The Kidney Community Advances Innovative Solutions and Improves Patient Care—Even During a National Pandemic Crisis

November 5, 2020
Anupam Agarwal, MD, FASN
Anupam Agarwal, MD, FASN

President, American Society of Nephrology

,
John P. Butler
John P. Butler

Chair of Kidney Care Partners; President and CEO Akebia Therapeutics.

Authors from the American Society of Nephrology and Kidney Care Partners discuss the response of the kidney care community to the COVID-19 pandemic.

As health professionals and medical researchers raced to understand the wide-reaching effects of coronavirus disease 2019 (COVID-19), kidney professionals have taken on more, transformed treatment, and made critical improvements to a system that serves more than 37 million Americans.

As the HHS 2020 progress report on the Advancing American Kidney Health (AAKH) initiative highlighted, the COVID-19 pandemic underscores the need to prevent at-risk people from developing kidney failure, reduce the number of patients on in-center dialysis, and increase the number of kidneys available for transplant.

Initially believed to only affect the respiratory system, the virus also affects other organs in the body, including the kidneys. Those living with kidney diseases—and especially those with kidney failure or who have recently received a transplant—are at a greater risk of contracting a deadly infection because of their weakened immune systems.

Kidney patients are 3.5 times more likely to become infected with COVID-19, and COVID-19 patients with kidney diseases are 2.5 times more likely to be hospitalized according to CMS. Kidney patients have the highest COVID-19-related hospitalization rate among all Medicare beneficiaries and are 2.5 times more likely to die than other patients hospitalized with COVID-19.

Minority populations were already disproportionally impacted by kidney diseases, and the pandemic exposes and exacerbates existing health inequities. For example, when compared to white Americans, African Americans are nearly 4 times more likely and Hispanics are 1.5 times more likely to develop kidney failure.

The kidney community is advocating for millions in new funding for research that is essential to developing innovative treatments, a multi-faceted campaign to raise public awareness, legislation to increase patient access to therapies that treat complications associated with kidney disease and increase the likelihood of kidney transplantation, and a comprehensive and realistic roadmap charting the future of kidney care.

KidneyX, which began in 2018 as a public-private partnership between HHS and the American Society of Nephrology, has already invested more than $4 million to develop next-generation of treatments and care delivery methods and plans more prizes in the near future. The 6 winners of the Kidney X Redesign Dialysis Phase 2 competition, announced in April 2020, received a total of $3 million for work that will transform dialysis treatment.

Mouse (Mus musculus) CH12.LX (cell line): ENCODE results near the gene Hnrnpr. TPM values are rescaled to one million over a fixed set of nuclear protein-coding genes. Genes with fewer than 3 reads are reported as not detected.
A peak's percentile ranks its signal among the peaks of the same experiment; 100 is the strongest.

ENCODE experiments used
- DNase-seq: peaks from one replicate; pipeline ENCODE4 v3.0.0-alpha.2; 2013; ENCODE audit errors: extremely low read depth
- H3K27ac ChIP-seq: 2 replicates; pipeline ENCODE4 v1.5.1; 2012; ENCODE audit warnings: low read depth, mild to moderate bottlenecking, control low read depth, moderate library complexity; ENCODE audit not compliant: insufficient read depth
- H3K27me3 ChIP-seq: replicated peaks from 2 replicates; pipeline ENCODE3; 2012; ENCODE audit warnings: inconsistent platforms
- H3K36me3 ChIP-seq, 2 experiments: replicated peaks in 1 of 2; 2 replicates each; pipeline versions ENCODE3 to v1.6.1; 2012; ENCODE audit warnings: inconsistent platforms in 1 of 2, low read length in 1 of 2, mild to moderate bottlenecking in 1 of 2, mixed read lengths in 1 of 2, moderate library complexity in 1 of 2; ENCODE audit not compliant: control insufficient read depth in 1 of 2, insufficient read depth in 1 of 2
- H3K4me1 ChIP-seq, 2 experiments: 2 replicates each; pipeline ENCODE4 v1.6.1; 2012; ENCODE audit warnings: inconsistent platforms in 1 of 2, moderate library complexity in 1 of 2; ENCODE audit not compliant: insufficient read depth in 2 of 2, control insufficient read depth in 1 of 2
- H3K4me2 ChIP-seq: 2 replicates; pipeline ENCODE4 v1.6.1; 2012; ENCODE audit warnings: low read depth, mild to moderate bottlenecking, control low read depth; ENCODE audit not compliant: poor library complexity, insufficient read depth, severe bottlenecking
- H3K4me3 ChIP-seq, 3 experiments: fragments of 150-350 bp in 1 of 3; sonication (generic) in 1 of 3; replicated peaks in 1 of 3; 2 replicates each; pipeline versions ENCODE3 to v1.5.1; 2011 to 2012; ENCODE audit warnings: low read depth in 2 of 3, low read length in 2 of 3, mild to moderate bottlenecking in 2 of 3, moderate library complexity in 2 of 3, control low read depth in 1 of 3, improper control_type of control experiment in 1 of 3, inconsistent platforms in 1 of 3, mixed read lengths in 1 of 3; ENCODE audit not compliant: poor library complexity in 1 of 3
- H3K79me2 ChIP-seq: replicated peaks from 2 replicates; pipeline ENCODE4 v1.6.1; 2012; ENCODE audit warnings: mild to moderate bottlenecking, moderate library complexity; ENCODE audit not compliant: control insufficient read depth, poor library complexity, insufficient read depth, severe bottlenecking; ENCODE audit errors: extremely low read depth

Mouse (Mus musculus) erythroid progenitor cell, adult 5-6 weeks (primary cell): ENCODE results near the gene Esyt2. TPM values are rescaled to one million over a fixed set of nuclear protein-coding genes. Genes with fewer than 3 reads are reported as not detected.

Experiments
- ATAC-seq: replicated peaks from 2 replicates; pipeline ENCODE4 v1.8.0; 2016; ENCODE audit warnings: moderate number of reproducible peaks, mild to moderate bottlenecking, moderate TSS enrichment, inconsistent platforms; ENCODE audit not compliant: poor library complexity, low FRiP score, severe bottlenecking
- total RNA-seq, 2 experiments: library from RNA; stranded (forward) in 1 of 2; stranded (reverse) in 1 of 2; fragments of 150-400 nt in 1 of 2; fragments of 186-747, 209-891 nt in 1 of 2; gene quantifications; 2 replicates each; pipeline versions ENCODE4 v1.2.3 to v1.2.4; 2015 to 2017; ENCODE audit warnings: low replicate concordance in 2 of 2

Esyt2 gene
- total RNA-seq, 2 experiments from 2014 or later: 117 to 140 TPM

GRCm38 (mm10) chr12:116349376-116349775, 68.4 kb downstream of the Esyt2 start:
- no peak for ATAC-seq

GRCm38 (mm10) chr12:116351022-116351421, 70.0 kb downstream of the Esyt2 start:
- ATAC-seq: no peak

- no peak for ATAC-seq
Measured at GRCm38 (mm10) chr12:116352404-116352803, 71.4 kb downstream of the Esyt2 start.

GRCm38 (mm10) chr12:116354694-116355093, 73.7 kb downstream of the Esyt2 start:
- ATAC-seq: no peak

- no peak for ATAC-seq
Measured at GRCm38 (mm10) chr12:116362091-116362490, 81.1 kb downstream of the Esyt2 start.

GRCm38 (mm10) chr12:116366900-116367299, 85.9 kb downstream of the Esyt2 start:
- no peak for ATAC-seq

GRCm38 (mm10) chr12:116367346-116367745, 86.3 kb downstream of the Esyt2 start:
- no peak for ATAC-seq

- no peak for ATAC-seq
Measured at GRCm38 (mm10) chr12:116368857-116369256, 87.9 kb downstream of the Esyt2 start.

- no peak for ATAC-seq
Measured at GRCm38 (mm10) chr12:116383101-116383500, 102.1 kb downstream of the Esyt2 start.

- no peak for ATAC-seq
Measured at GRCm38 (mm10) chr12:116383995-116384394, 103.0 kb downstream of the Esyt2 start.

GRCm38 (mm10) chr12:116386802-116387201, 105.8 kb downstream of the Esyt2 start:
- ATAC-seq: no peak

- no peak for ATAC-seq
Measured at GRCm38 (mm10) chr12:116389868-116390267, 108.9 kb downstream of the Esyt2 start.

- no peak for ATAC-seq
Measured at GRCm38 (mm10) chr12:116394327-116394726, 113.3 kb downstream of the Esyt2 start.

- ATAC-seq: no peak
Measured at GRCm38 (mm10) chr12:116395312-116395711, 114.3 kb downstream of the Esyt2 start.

On October 30, 2020, KidneyX launched its $10 million Artificial Kidney Prize, an ambitious new awards program to spur development of an artificial kidney and provide people living with kidney failure an alternative to dialysis. KidneyX will lay the groundwork for first-in-human (FIH) clinical trials of multiple prototypes in just a few short years. 

Meanwhile, the National Institute of Diabetes and Digestive Kidney Diseases (NIDDK) continues to support groundbreaking research to uncover revolutionary discoveries. The Kidney Precision Medicine Project, a pioneering projected funded by NIDDK, is working to identify critical pathways and targets for new therapies by obtaining and evaluating human kidney biopsies.

The kidney community is also working to raise awareness about the risks and impact of kidney disease—particularly among minority communities. The National Kidney Foundation’s “Are You The 33%?” awareness campaign highlights the fact that while about one-third of Americans are at risk of developing kidney diseases in their lifetime, many don’t know it. This campaign will help educate Americans who are at risk and encourage them to seek treatment early.

Kidney Care Partners (KCP), a diverse community of patients, professionals, researchers, and manufacturers, has put forth its own framework for improving care, enhancing lives, and saving health care dollars. Launched in June 2019, Kidney Care FIRST: A Framework for Improving Renal Disease Support & Treatment outlines a renewed vision for the future of kidney care and makes clear a set of policy priorities should be undertaken to address the full spectrum of the disease cycle.

To protect the health and well-being of all Americans, especially those made vulnerable from kidney diseases, it is crucial that we use all our resources – including what we learn during this pandemic – to develop new therapies and a dynamic, patient-centered focus on transforming kidney care.

Author Information

Anupam Agarwal, MD, FASN, is president of the American Society of Nephrology and John P. Butler, chair of Kidney Care Partners, is president & CEO of Akebia Therapeutics.